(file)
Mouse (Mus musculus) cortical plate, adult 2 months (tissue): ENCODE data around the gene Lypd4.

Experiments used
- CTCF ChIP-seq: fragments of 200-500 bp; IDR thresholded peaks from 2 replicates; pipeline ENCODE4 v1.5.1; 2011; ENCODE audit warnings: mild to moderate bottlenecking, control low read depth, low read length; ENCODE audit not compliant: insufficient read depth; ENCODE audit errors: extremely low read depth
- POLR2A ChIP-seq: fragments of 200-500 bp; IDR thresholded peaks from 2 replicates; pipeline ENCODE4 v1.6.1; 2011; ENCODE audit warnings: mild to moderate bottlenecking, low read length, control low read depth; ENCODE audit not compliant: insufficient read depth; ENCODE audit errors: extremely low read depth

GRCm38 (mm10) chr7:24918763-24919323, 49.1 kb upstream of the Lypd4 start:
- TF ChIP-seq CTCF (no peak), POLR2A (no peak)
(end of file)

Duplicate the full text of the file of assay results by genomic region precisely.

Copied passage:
Mouse (Mus musculus) cortical plate, adult 2 months (tissue): ENCODE data around the gene Lypd4.

Experiments used
- CTCF ChIP-seq: fragments of 200-500 bp; IDR thresholded peaks from 2 replicates; pipeline ENCODE4 v1.5.1; 2011; ENCODE audit warnings: mild to moderate bottlenecking, control low read depth, low read length; ENCODE audit not compliant: insufficient read depth; ENCODE audit errors: extremely low read depth
- POLR2A ChIP-seq: fragments of 200-500 bp; IDR thresholded peaks from 2 replicates; pipeline ENCODE4 v1.6.1; 2011; ENCODE audit warnings: mild to moderate bottlenecking, low read length, control low read depth; ENCODE audit not compliant: insufficient read depth; ENCODE audit errors: extremely low read depth

GRCm38 (mm10) chr7:24918763-24919323, 49.1 kb upstream of the Lypd4 start:
- TF ChIP-seq CTCF (no peak), POLR2A (no peak)